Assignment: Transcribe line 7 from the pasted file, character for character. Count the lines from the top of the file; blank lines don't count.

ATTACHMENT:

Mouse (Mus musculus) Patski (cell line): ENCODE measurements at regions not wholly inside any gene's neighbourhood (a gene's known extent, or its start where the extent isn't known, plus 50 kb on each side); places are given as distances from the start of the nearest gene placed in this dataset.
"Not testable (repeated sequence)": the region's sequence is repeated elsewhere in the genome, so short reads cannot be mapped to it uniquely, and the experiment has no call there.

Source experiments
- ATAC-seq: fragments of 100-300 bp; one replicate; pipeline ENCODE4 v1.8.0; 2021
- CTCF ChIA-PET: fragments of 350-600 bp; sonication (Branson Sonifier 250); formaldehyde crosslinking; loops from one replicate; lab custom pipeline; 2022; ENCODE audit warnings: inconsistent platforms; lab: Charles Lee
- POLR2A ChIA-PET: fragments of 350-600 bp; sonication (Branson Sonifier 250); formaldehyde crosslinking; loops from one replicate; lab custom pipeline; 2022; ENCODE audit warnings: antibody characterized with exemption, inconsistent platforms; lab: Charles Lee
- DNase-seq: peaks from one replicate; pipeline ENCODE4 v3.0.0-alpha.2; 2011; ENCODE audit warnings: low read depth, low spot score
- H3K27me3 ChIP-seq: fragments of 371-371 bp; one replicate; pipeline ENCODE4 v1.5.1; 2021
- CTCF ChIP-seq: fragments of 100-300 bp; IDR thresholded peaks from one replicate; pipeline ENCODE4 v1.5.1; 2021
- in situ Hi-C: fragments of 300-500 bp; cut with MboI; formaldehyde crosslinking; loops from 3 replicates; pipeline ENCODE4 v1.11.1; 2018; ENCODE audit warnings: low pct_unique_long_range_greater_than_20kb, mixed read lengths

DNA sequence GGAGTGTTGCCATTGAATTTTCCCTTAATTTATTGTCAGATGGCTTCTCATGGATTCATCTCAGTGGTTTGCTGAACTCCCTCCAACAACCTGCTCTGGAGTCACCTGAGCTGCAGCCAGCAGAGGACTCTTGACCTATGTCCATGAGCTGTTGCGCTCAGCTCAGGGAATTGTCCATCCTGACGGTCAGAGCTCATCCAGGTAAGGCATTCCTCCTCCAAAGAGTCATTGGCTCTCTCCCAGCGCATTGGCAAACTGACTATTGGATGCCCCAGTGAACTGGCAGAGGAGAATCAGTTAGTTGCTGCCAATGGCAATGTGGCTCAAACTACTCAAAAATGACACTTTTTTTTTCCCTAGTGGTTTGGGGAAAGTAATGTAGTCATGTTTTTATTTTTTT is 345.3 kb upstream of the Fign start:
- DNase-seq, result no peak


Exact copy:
- DNase-seq: peaks from one replicate; pipeline ENCODE4 v3.0.0-alpha.2; 2011; ENCODE audit warnings: low read depth, low spot score